• Admiral Breya Andreyasn's badassery isn't mostly of the physical type (though she can handle herself in a fight), but it's not some average person off the street that can string together a massive fleet from multiple interstellar-capable races for the sake of fighting a galaxy-threatening menace.
  • General Tarquin from The Order of the Stick - when he first arrived on the Western Continent, he conquered eleven different nations over the course of eight months, and was only deposed through the combined efforts of twenty-six others. And if this page is anything to go by, he's still got it even in his later years.
  • The Jager Generals in Girl Genius each qualify. And there are currently seven. An "average" Jägermonster is a Super Soldier who likes to fight enough to subscribe for indefinite military service despite knowing that the transformation is more likely to kill him immediately instead, is not just confident, but showy about it, and was good enough to actually survive for centuries like this. Generals apparently are not only "schmott vuns" who "knows pipple" (they do), but stood out far enough for long enough in this company.
  • Antihero for Hire has General Lumberdon. He talks funny, so time and again it comes up as a "sorrowful news" that even when not quite on top of the situation, he still knows better than to buy anyone's bullshit and can sort things out personally if needed.

Western Animation

  • Hawk from G.I. Joe. To a somewhat lesser extent, Flagg.
  • General Treister from Venture Brothers is apparently an example of this. He prefers a hands on approach to warfare, and continually excercises despite having had 8 heart attacks.
    • At the end of season 4, Treister hands command of The OSI over to Col. Hunter Gathers—a man who was inspired by Hunter S. Thompson. It's pretty much a given that he'll embody this trope.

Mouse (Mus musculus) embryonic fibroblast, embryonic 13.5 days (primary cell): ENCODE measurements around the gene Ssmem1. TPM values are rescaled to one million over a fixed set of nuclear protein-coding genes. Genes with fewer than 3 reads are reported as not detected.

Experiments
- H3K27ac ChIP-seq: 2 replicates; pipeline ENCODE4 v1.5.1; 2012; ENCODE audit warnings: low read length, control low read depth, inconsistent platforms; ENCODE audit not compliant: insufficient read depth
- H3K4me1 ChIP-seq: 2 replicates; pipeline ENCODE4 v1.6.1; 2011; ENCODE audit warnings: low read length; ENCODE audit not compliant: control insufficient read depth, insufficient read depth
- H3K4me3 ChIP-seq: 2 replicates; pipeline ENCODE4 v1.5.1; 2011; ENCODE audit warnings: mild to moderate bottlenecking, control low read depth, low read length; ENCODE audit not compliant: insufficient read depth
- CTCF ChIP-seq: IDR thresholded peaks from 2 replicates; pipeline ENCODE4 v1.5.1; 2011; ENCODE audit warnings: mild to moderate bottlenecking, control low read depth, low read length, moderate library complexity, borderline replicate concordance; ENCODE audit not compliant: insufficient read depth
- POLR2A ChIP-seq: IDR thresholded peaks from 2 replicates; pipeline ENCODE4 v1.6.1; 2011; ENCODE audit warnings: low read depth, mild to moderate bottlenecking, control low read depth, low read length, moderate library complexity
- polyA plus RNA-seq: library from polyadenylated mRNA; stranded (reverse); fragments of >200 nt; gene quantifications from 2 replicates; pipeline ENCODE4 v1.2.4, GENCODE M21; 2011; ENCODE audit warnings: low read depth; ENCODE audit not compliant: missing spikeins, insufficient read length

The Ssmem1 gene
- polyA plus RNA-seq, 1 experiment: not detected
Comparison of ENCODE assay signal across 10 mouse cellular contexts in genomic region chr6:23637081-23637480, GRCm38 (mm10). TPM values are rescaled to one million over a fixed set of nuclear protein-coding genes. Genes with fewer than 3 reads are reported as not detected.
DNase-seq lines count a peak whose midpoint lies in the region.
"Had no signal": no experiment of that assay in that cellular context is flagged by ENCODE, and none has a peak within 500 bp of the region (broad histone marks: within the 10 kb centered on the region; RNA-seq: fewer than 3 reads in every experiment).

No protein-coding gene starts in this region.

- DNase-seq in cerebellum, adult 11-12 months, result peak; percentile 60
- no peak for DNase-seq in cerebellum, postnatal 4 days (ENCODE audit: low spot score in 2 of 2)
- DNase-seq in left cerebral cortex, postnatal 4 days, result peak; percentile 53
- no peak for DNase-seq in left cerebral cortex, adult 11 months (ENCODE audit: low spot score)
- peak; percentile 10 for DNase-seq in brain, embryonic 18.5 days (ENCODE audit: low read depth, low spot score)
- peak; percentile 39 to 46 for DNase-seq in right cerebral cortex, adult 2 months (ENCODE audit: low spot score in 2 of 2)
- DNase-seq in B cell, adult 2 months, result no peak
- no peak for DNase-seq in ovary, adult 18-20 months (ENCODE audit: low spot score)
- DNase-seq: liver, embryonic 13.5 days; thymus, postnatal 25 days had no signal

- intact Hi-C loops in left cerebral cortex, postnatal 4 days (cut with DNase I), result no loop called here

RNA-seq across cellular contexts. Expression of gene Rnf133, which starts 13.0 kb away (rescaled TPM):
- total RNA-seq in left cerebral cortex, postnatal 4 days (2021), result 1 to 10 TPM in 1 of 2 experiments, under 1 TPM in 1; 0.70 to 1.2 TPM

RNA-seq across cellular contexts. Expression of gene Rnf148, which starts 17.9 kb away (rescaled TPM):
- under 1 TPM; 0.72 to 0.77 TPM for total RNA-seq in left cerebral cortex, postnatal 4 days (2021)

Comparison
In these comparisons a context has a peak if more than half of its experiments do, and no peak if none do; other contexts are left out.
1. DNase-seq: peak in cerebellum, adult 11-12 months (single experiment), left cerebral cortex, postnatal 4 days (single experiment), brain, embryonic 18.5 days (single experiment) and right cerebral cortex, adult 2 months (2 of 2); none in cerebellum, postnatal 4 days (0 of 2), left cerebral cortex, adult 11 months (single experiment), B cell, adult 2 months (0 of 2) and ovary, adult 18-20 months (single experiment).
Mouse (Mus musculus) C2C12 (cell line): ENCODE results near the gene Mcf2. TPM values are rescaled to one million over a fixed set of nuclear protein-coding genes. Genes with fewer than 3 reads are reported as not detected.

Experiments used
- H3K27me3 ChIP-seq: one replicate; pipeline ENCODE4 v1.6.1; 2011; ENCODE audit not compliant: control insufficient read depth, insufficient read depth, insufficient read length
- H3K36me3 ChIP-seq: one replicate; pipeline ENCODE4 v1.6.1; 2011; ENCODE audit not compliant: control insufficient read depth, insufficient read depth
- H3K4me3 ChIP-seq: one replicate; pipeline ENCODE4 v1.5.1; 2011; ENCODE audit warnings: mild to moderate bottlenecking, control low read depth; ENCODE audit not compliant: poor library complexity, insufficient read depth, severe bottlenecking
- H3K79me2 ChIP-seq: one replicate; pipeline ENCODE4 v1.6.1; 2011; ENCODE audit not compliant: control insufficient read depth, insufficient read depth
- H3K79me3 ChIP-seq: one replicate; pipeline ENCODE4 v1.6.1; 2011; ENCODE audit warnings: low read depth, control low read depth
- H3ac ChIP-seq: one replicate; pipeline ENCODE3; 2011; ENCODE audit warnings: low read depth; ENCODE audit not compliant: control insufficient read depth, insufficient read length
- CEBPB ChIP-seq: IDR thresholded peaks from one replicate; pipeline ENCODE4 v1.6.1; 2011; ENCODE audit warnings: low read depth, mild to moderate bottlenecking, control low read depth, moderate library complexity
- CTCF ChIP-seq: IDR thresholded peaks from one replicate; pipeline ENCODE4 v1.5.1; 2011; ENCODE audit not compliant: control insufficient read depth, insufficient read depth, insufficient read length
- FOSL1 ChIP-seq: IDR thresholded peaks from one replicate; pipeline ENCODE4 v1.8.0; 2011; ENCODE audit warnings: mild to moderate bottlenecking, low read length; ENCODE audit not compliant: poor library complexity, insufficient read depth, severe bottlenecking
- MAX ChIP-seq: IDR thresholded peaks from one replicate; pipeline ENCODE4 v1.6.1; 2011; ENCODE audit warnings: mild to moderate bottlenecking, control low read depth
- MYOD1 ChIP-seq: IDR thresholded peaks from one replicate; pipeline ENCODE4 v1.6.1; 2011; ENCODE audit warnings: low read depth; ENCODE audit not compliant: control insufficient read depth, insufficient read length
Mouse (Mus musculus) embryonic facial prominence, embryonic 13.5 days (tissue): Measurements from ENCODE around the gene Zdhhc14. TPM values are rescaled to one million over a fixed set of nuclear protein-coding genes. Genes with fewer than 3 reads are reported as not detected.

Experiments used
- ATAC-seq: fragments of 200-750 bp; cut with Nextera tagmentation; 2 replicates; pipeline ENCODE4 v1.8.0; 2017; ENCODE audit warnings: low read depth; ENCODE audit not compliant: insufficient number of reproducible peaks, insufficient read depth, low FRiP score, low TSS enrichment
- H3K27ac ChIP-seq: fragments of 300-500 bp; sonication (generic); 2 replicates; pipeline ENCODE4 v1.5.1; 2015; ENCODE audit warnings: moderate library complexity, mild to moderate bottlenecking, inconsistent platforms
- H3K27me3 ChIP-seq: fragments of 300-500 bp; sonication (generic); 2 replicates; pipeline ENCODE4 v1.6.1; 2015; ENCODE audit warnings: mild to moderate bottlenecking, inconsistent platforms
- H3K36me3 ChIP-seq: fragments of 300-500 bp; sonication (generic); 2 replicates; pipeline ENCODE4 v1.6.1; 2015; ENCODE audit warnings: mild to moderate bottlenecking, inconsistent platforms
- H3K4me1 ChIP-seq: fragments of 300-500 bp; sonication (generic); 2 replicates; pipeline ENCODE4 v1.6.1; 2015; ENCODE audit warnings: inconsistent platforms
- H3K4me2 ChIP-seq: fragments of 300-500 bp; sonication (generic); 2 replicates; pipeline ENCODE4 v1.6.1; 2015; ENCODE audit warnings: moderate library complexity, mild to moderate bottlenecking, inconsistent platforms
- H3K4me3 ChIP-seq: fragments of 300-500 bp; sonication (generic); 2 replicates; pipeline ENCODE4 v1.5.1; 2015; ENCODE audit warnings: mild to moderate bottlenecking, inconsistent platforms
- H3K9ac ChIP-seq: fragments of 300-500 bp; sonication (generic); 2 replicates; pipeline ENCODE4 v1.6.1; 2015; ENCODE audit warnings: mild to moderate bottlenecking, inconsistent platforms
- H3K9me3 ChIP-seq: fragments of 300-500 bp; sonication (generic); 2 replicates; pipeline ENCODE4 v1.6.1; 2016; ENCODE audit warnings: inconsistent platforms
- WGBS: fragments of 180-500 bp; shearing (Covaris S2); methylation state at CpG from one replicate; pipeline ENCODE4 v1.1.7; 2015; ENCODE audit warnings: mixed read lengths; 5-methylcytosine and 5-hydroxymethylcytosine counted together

• General Rogard from The Iron Giant He displays his badassness while being chased by a berserk, gun covered giant. While Mansley panics, Rogard turns around and shoots at it with a pistol. He never even looked afraid.
  • Joseph Walsh of Galaxy Rangers. The rank is technically "Commander," but considering he is in command of BETA and much of Earth's defenses...
  • Although General Iroh of Avatar: The Last Airbender is retired, he was once the Fire Nation's most fearsome general and the only person in history to break through the wall of Ba Sing Se. By the time we meet him, he has dedicated his life to drinking tea, eating, shopping, playing pai sho, and making sure Zuko grows up right... but is still the only person besides Aang who has any chance of matching Ozai's combat prowess.
  • Sky Marshal Wade in Voltron Force is a villainous example, as he confronts the Voltron Force personally a few times.
  1. Though sometimes this guy may be badass enough to qualify, especially if his obsession came from leading the fight from the front and snapped after seeing the Enemy's atrocities firsthand.